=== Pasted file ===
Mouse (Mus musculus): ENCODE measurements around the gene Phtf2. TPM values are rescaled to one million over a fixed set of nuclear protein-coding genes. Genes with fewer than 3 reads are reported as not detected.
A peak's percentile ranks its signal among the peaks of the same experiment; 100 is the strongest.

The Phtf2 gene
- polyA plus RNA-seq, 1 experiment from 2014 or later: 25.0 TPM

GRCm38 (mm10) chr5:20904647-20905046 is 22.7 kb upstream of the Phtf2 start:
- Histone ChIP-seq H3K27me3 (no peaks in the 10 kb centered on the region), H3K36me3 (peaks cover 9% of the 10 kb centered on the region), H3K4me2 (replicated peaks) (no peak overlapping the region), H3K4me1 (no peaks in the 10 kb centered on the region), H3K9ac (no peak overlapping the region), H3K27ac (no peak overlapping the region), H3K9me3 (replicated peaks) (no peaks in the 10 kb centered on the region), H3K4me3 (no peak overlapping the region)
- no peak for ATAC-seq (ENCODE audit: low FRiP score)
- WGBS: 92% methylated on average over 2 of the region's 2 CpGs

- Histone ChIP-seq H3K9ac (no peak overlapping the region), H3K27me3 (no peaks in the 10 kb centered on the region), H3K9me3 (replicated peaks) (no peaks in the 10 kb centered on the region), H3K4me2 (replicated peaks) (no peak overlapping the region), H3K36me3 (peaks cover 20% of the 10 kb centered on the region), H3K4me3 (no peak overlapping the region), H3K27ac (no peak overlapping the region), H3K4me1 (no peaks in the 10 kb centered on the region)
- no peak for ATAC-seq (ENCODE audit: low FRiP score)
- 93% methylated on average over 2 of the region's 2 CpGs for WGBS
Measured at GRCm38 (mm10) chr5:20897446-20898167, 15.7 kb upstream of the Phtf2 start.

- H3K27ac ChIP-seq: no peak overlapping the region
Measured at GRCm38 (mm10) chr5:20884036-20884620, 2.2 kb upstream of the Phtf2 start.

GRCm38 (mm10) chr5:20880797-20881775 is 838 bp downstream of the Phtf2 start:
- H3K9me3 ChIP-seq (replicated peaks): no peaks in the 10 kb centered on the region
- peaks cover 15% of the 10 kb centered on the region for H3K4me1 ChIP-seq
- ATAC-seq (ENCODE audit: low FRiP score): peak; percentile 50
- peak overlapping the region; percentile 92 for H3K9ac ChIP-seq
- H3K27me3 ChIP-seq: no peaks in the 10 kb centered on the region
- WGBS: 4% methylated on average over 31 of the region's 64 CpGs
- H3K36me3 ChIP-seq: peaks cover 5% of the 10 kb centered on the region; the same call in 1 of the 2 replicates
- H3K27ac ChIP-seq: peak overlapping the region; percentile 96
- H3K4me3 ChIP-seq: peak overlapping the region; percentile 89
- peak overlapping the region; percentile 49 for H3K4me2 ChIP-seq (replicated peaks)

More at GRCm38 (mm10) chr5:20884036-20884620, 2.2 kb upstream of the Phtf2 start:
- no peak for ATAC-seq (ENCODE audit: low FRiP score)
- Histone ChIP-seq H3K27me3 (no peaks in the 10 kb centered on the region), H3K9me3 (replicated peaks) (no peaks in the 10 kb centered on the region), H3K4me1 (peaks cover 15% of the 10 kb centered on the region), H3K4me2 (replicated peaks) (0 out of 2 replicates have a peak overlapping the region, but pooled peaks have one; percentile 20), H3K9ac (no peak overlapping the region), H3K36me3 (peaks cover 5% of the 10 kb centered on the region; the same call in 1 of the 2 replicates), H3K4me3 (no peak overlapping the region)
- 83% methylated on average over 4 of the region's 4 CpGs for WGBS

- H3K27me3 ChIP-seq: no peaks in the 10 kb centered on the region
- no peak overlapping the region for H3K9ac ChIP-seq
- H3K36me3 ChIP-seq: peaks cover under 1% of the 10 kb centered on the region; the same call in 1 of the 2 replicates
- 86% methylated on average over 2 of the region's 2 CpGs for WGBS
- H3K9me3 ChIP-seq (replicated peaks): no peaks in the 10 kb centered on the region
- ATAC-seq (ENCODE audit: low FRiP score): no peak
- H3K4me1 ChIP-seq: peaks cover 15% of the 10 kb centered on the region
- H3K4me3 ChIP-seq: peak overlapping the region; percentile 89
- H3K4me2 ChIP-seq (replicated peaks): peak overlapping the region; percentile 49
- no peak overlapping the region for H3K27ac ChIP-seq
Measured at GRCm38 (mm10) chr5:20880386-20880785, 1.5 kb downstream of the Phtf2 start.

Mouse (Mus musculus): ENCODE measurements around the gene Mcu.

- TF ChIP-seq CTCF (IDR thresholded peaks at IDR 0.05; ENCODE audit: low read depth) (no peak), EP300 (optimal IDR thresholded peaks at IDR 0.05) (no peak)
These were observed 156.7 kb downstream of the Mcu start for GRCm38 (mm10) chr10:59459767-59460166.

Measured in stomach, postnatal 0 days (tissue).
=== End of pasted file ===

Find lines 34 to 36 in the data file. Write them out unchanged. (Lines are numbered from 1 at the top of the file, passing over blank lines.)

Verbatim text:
- H3K9me3 ChIP-seq (replicated peaks): no peaks in the 10 kb centered on the region
- ATAC-seq (ENCODE audit: low FRiP score): no peak
- H3K4me1 ChIP-seq: peaks cover 15% of the 10 kb centered on the region